Last Thursday, on the eve of the Pocono IndyCar 500, Pocono track president Brandon Igdalsky made headlines when he said that ticket sales were “scary” when compared to last year’s race. He went on to say that he wasn’t sure if his facility would fulfill the final race in the contract for next year. In 2013, open-wheel racing returned to the Poconos after a twenty-three year absence. The first year back produced a surprisingly good crowd of 30,000 to 35,000 that brought a smile to Igdalsky’s face. It was thought that the decent crowd size was a good number to start from as the event grew over the next few years.
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What started out as a race of strategy and little action, developed into quite a race in the latter stages. The Pocono IndyCar 500 ran a total of 159 laps before Graham Rahal spun and brought out the only yellow of the afternoon. While Will Power and Juan Montoya seemed content to play the fuel mileage game, Tony Kanaan wanted to run up front. Kanaan led the most laps of the day, but a botched fuel strategy backfired allowing Montoya and Helio Castroneves to coast to a Penske one-two victory.
A year ago, the return to Pocono Raceway to the schedule was one of the most anticipated events of the season. It was the first time open-wheel cars had run at the Tricky Triangle, since Danny Sullivan piloted his Penske/Chevy to victory in 1989.
Many have probably come here today thinking I would go off on a rant about the old scoring pylon at IMS coming down on Monday afternoon. After all, rumor has it that it is to be replaced by something similar to a vertical ribbon-board reminiscent of what’s found running around every stadium in the NFL. Well, before I get jagged out over another iconic landmark at IMS giving way to some modern gadgetry, I will withhold judgment until I see what is supposed to be in its place by mid-July. I’m told by those I trust that at most times, it will look just like the pylon it replaced – except you’ll be able to see it better. Other times, it may morph into some type of vertical video board. If it is as I’ve been told by those that know – I won’t have a huge problem with it. Therefore, I’ll withhold any rants for now.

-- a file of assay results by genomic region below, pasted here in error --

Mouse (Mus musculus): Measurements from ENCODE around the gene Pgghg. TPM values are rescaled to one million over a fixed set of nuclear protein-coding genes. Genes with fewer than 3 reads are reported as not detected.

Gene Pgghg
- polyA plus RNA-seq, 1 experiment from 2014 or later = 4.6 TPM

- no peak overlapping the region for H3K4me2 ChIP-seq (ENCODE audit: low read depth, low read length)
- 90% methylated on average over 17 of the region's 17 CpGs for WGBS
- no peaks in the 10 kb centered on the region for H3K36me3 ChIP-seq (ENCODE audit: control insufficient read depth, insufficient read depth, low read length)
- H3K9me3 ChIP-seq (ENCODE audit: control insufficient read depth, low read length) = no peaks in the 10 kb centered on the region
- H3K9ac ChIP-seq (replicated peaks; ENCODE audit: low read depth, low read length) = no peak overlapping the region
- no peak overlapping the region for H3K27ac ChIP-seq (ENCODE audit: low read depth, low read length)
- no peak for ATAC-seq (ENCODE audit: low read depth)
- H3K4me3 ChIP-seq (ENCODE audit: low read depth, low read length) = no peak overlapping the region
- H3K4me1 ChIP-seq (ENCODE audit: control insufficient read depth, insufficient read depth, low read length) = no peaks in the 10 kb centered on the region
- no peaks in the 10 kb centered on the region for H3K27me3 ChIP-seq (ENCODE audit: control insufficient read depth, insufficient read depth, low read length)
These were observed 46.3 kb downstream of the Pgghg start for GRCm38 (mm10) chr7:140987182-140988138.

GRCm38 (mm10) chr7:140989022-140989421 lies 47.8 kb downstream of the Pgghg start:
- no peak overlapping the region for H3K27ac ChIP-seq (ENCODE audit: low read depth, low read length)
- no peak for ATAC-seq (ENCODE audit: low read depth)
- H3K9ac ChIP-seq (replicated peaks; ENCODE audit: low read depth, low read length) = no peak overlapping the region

There are a lot of adjectives you could use to describe the Shell and Pennzoil Grand Prix of Houston, but there is one word that you could not possibly use – parade. The Verizon IndyCar Series put on a whale of a show this weekend. Between the craziness of Saturday and the insanity of yesterday, I’m not sure when I’ve seen a more entertaining and unpredictable weekend of street racing in the many years that I have followed this sport.
This weekend, the Verizon IndyCar Series returns to the great state of Texas for the second event in a row. The last time the series turned a wheel in competition was at Texas Motor Speedway on June 7th, which seems like it was three months ago instead of three weeks.
This weekend there will be, not one, but two races when the Verizon IndyCar Series takes to the streets (and parking lots) of Houston for the Shell and Pennzoil Grand Prix of Houston. This will be the second of three double-header weekends over an eight-week period.